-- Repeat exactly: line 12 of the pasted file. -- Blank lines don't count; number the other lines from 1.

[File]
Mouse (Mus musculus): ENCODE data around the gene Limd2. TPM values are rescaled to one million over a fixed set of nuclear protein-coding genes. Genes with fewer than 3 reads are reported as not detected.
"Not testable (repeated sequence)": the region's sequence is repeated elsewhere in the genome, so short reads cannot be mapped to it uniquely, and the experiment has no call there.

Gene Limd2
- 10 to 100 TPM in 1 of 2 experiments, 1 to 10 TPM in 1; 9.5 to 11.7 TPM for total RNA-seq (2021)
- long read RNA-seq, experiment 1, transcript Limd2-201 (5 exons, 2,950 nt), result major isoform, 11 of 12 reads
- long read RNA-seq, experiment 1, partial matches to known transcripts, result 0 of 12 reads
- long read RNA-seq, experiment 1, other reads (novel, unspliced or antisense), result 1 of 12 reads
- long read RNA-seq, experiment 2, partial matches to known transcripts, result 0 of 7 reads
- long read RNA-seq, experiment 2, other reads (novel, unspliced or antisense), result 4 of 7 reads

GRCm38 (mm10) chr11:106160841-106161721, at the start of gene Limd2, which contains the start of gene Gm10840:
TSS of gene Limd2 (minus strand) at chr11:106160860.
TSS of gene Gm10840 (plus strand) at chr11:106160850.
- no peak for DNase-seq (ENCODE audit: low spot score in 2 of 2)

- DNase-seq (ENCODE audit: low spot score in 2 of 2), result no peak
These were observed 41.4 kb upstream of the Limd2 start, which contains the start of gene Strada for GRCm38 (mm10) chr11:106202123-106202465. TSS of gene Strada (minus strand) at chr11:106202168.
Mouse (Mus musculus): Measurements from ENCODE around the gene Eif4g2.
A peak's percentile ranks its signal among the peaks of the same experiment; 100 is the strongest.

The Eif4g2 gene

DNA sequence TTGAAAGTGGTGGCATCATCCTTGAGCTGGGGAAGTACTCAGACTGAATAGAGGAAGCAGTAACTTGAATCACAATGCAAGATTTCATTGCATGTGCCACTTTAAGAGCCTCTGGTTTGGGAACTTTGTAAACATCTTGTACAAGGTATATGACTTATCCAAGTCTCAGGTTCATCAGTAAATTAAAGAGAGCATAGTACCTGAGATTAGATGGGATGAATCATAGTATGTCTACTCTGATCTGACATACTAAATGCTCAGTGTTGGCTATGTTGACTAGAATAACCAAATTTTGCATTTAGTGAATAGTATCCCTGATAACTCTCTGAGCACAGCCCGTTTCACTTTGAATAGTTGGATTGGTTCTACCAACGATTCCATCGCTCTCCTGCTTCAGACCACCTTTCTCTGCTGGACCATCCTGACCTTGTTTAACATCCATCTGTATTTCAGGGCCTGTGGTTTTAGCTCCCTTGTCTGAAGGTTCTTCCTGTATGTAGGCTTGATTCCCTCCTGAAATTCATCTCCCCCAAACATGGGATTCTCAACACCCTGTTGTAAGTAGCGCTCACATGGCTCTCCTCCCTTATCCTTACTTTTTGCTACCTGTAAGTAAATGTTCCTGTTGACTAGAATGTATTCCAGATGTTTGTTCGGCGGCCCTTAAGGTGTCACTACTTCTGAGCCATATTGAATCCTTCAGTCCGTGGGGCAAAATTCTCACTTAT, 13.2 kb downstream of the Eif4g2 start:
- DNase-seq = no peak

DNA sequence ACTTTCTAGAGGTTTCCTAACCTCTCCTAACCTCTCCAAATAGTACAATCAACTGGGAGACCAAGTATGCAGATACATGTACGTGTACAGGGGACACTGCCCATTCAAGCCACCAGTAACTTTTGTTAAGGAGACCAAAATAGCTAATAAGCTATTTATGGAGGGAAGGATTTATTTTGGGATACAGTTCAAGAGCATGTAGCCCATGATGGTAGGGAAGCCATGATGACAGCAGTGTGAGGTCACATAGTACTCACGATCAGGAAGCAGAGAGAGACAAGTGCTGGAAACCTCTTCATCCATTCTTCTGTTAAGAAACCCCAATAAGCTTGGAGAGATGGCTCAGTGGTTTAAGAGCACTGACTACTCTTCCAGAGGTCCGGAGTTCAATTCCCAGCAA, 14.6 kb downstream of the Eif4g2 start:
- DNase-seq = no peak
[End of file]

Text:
TSS of gene Gm10840 (plus strand) at chr11:106160850.